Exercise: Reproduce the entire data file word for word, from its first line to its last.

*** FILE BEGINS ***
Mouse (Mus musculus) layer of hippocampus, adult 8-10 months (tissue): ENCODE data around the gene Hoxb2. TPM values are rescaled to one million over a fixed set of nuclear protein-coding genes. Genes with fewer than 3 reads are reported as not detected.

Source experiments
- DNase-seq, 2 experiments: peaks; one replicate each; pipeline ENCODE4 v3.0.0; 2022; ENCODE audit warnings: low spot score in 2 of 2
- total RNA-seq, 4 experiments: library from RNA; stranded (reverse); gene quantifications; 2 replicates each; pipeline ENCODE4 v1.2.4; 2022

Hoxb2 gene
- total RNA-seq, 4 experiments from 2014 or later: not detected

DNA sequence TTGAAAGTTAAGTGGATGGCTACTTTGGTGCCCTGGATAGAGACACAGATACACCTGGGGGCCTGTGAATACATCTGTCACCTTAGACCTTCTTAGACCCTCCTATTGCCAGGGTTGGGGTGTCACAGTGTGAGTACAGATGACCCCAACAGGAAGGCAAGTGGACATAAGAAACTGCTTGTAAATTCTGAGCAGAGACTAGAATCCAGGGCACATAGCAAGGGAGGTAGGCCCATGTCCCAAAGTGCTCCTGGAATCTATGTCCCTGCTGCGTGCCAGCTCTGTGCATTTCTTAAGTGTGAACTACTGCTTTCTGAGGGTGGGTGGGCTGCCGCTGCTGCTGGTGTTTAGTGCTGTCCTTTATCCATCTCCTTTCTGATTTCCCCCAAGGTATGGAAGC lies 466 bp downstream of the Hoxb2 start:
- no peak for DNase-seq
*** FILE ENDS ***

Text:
Mouse (Mus musculus) layer of hippocampus, adult 8-10 months (tissue): ENCODE data around the gene Hoxb2. TPM values are rescaled to one million over a fixed set of nuclear protein-coding genes. Genes with fewer than 3 reads are reported as not detected.

Source experiments
- DNase-seq, 2 experiments: peaks; one replicate each; pipeline ENCODE4 v3.0.0; 2022; ENCODE audit warnings: low spot score in 2 of 2
- total RNA-seq, 4 experiments: library from RNA; stranded (reverse); gene quantifications; 2 replicates each; pipeline ENCODE4 v1.2.4; 2022

Hoxb2 gene
- total RNA-seq, 4 experiments from 2014 or later: not detected

DNA sequence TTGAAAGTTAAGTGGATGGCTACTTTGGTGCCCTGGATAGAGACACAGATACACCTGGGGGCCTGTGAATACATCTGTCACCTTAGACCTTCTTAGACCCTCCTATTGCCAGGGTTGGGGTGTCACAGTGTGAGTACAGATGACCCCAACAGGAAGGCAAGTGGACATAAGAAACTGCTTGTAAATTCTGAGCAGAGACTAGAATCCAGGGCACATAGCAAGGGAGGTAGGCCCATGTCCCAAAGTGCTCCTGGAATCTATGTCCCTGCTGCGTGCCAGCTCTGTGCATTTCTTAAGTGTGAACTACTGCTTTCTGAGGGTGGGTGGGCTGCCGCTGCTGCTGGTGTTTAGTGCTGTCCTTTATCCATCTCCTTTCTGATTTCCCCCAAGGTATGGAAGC lies 466 bp downstream of the Hoxb2 start:
- no peak for DNase-seq